Belarusian Model United Nations for University Students 2012 GA 2 (Economic and Financial Committee)

build awareness of scientific and technological developments that are of particular importance for fostering economic and social development in member States; provide information on international science and technology-related treaties and protocols, as well as on other international initiatives and forthcoming major events and summits; identify and disseminate information on best practices in the development assessment, transfer, adaptation and diffusion of technology. STDev is an initiative of the Commission on Science and Technology for Development (CSTD). It is developed and maintained by the Science and Technology Section, Science and Technology & ICT Branch, Division on Trade and Logistics, United Nations Conference on Trade and Development (UNCTAD). The issue of scientific and technologic sphere has already been widely discussed. Below you can see the list of resolutions, connected with the issue on the agenda: 1) ECOSOC Resolution 2009/8 - Resolution on ''Science and Technology for Development'' 2) General Assembly Resolution 2009 - Resolution adopted by the General Assembly on "Creation of a global culture of cybersecurity and taking stock of national efforts to protect critical information infrastructures" 3) General Assembly Resolution 2008 - Resolution adopted by the General Assembly on "Science and technology for development", Sixty-second session 4) General Assembly Resolution 2006 - Resolution adopted by the General Assembly on "Science and technology for development", Sixtieth session There are also certain organizations and commissions that are involved in the swift process of technological development: http://www.unctad.info/en/Science-and-Technology-for-Development--StDev/Science--Technology-on-the-UN-Agenda/CSTD/ - The Commission on Science and Technology for Development (CSTD), which is a subsidiary body of the Economic and Social Council (ECOSOC); http://www.iasted.org/ - The International Association of Science and Technology for Development (IASTED), which is a non-profit organization devoted to promoting economic and cultural advancement; http://csted.sri.com/ - The Center for Science, Technology and Economic Development (CSTED), which helps organizations, regions, and nations become more successful in today's economy through more effective science and technology, economic, environmental, and educational programs and policies. So you see that the financial assistance to Science and Technology for Development program can be helpful for the problems the world and certain country face every year. It should also be taken into consideration that it is always much more reasonable to refer to the already existing organizations and institutions, than to set up the new ones. In this case it could be for example the International Monitory Fund (IMF), United Nations Capital Development Fund (UNCDF) or the five institutions of the World Bank, such as International Bank for Reconstruction and Development (IBRD), International Development Association (IDA), International Finance Corporation (IFC), Multilateral Guarantee Agency (MIGA), and International Centre for the Settlement of Investment Disputes (ICSID). Page 3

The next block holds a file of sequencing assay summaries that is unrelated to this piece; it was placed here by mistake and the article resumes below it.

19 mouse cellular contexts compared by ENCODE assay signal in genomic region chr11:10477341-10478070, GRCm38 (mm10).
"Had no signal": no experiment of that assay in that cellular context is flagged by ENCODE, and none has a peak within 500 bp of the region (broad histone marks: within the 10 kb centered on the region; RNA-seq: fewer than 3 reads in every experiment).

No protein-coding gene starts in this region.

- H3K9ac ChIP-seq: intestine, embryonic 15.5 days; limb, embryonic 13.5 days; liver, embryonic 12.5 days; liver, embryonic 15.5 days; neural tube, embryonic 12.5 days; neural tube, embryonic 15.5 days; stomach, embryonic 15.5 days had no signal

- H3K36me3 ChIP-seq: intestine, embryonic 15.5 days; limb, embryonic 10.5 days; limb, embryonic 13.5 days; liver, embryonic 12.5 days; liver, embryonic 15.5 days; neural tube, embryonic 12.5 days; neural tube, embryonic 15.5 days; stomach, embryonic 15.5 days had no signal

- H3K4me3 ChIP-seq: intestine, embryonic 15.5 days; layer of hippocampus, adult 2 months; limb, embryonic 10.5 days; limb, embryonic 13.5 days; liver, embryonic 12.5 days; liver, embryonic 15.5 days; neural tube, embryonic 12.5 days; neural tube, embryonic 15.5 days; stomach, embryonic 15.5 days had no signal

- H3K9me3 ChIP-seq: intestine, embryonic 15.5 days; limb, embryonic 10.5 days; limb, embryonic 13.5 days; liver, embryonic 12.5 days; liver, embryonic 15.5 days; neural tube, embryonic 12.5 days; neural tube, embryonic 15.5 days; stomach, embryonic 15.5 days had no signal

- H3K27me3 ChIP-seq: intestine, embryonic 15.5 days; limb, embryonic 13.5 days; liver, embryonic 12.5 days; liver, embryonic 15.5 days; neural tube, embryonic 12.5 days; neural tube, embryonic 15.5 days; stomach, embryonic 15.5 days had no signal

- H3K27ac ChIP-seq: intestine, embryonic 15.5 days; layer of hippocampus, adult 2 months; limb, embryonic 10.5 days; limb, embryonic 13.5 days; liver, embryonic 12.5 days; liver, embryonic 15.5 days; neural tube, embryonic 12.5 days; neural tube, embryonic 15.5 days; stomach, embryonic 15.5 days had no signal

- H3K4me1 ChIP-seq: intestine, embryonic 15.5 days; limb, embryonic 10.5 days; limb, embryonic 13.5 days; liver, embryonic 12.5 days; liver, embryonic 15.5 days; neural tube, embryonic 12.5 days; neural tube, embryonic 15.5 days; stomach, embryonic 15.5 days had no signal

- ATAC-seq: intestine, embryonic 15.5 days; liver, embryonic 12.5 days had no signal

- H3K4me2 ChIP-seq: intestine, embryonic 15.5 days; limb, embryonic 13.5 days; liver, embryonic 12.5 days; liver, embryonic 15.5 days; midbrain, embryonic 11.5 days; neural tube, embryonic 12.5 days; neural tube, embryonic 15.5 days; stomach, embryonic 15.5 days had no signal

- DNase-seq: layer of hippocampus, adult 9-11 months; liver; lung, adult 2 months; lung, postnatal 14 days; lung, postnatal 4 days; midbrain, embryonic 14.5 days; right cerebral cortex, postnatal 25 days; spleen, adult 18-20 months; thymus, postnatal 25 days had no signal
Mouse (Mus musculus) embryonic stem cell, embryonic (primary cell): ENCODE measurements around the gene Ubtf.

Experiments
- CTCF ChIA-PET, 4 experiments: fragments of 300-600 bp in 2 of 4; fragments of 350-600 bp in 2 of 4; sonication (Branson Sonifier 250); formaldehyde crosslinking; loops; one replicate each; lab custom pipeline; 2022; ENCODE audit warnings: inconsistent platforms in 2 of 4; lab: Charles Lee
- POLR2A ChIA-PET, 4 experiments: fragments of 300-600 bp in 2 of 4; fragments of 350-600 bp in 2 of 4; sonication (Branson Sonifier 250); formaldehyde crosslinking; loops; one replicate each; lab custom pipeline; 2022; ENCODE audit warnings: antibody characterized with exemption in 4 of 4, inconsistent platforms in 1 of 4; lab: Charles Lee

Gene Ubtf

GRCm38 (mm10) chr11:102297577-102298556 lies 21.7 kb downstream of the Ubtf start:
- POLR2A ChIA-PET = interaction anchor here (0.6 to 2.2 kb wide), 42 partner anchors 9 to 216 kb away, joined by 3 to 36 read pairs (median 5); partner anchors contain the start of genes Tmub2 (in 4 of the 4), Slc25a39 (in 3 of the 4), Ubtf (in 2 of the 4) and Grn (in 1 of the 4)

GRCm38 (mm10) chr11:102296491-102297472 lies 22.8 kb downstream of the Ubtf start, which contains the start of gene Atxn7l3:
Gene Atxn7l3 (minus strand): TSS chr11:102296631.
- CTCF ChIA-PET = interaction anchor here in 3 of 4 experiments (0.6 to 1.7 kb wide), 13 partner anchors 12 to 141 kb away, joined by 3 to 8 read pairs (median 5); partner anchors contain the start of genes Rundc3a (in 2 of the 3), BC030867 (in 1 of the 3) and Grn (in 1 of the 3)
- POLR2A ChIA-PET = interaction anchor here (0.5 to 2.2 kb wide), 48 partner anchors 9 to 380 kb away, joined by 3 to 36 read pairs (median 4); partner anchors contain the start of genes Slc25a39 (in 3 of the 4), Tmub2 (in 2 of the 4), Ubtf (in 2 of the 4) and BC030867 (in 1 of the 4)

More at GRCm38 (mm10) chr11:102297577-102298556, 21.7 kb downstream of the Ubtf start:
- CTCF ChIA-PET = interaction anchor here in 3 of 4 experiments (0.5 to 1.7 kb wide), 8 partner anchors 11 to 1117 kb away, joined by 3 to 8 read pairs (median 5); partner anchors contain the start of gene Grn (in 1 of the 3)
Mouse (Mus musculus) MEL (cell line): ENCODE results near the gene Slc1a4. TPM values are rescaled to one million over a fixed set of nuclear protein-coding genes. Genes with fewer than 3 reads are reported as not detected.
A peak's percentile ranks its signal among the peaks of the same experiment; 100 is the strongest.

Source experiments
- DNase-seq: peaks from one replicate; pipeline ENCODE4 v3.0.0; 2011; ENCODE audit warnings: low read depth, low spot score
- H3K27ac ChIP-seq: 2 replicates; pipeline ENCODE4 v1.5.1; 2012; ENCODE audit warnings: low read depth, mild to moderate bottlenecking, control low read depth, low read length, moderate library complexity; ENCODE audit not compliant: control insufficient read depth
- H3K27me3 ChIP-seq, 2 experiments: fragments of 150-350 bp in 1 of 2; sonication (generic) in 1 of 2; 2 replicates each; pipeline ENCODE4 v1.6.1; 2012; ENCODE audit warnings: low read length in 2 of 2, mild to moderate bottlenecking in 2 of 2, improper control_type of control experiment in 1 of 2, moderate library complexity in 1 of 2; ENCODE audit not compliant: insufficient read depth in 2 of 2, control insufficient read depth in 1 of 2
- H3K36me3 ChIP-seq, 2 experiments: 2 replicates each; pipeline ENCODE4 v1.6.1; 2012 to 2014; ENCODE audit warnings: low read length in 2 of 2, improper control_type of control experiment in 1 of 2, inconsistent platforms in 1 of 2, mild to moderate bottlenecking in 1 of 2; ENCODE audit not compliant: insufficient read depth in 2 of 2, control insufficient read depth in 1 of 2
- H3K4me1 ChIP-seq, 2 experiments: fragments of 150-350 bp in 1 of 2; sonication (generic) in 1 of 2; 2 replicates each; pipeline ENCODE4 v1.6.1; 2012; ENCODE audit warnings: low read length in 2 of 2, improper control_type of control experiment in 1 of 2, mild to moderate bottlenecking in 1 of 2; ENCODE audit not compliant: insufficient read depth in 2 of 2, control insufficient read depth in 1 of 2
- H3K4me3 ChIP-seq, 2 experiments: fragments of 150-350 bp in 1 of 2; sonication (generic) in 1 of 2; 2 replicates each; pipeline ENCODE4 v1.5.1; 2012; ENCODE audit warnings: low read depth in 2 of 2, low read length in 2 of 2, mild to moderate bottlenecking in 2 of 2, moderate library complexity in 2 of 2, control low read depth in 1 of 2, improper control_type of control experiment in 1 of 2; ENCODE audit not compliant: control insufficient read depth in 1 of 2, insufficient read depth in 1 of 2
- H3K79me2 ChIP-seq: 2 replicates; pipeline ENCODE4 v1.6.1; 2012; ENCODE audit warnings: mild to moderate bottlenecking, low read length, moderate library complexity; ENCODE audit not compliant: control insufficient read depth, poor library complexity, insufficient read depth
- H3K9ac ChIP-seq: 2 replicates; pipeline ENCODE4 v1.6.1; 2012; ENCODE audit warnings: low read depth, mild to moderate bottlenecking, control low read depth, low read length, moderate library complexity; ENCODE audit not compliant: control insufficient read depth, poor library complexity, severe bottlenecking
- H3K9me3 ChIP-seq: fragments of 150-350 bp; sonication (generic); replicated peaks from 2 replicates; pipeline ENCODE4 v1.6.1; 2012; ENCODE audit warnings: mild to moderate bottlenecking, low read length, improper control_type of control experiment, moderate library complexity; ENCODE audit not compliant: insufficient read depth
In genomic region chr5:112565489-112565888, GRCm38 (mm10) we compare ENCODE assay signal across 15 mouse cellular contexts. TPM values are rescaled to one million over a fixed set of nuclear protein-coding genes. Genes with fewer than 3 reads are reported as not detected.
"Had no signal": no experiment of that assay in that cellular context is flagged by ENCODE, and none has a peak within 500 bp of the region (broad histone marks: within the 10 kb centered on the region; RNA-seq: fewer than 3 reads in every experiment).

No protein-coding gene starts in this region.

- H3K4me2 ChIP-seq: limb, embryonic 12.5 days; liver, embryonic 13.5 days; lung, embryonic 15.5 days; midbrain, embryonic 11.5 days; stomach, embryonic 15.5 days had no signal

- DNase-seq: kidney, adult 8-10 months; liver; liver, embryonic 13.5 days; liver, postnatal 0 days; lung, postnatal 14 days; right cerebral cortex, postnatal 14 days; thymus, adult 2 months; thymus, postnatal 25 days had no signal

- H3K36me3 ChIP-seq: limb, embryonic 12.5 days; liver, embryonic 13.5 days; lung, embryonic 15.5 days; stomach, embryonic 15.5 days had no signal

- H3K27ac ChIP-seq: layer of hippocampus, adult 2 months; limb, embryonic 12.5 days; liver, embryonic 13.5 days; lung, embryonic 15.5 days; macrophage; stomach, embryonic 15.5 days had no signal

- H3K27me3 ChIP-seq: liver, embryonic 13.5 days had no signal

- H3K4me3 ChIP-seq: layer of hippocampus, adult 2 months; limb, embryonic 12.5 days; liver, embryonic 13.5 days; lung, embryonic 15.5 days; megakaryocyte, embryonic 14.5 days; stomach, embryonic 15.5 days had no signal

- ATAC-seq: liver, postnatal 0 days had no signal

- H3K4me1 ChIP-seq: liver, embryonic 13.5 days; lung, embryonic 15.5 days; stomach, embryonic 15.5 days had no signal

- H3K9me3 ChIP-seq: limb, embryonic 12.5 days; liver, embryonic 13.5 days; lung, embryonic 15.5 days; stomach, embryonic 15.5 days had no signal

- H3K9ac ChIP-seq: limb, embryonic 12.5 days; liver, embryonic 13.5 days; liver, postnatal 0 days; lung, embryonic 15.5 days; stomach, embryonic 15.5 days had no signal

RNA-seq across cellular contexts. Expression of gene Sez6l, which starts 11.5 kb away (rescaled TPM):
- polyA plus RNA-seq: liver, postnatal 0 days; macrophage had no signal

Belarusian Model United Nations for University Students 2012 GA 2 (Economic and Financial Committee)